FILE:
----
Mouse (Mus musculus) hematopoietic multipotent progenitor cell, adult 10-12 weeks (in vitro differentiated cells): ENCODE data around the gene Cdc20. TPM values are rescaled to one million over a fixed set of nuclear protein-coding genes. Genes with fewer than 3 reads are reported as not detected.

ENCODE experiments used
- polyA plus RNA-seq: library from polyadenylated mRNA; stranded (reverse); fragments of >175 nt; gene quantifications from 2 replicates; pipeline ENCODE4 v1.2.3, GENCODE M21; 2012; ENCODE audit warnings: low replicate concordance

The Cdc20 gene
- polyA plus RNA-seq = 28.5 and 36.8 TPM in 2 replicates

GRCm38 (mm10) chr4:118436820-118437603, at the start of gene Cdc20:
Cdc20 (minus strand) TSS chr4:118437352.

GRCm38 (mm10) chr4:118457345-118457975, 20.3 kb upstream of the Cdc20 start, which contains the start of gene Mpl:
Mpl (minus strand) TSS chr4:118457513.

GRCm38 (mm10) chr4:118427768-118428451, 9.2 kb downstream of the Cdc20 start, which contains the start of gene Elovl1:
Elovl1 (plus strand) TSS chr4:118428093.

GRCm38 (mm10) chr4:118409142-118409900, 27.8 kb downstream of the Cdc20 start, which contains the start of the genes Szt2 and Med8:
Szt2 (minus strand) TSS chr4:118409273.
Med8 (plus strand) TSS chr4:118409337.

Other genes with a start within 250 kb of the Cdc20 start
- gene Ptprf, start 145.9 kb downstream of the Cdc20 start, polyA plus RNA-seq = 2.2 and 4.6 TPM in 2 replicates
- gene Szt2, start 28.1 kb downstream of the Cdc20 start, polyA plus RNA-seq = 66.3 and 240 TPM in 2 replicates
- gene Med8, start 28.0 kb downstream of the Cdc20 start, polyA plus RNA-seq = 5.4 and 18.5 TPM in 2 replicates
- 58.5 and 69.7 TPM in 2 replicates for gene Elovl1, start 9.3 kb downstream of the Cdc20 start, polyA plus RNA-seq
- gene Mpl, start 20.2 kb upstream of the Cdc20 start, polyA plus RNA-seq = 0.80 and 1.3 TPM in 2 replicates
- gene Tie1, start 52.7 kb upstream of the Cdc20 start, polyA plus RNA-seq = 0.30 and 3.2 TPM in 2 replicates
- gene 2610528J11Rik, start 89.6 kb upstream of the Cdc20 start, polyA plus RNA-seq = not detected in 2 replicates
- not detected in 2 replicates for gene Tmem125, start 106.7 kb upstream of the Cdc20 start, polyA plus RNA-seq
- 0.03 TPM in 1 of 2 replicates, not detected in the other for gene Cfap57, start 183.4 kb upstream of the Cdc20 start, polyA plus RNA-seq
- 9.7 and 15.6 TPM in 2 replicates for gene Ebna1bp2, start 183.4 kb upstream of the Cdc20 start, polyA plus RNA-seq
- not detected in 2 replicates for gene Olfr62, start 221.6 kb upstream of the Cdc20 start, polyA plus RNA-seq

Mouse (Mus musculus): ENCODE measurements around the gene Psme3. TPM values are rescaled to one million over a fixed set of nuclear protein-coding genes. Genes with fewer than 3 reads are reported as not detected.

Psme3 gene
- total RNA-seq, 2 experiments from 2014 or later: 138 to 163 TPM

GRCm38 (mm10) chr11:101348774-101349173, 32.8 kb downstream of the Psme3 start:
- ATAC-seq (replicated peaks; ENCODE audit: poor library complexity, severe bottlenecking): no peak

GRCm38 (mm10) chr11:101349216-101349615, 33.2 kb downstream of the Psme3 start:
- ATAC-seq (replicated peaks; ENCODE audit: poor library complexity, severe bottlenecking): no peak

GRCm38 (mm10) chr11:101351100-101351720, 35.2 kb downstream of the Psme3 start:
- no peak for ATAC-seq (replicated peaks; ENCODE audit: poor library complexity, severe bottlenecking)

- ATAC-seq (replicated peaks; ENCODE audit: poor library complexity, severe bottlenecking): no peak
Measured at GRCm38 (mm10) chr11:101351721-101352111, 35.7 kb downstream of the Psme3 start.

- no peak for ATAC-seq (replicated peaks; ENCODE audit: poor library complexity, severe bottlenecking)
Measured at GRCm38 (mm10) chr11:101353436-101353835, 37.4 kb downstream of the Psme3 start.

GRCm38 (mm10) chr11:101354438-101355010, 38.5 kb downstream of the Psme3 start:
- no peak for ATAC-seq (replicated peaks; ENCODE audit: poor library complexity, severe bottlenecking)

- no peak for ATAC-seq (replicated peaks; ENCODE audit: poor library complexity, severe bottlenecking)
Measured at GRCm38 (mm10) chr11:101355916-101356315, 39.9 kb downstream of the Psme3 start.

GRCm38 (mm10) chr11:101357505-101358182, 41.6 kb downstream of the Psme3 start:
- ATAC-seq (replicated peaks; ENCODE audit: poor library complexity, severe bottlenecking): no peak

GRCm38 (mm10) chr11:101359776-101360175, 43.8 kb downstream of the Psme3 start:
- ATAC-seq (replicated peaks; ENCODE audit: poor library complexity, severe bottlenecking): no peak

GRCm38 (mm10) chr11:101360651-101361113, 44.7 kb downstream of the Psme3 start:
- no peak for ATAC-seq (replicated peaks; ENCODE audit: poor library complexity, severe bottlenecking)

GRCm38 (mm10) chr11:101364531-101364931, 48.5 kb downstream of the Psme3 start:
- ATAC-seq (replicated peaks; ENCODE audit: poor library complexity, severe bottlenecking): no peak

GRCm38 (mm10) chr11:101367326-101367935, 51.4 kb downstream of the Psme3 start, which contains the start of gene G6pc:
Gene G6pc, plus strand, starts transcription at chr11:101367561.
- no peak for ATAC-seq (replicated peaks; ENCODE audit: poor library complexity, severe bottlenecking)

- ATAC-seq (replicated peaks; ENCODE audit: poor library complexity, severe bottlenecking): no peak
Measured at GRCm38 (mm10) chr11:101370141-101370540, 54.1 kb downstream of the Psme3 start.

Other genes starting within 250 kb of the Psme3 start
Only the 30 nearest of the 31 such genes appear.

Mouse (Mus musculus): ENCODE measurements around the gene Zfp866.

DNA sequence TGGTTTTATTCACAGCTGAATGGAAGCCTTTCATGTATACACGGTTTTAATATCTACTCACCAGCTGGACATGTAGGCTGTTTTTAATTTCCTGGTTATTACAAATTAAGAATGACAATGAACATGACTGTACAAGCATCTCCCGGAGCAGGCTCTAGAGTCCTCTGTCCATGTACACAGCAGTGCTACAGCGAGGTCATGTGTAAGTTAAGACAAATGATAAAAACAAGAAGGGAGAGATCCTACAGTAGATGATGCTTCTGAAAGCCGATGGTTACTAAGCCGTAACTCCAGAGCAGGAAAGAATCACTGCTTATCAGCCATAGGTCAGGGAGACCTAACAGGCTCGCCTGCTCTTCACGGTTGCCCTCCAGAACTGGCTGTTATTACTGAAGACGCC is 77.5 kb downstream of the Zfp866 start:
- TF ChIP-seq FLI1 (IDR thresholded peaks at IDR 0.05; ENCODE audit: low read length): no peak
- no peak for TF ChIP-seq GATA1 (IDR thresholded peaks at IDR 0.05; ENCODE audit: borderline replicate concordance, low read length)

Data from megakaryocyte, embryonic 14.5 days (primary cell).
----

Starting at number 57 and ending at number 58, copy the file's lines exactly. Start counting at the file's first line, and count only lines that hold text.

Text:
Other genes starting within 250 kb of the Psme3 start
Only the 30 nearest of the 31 such genes appear.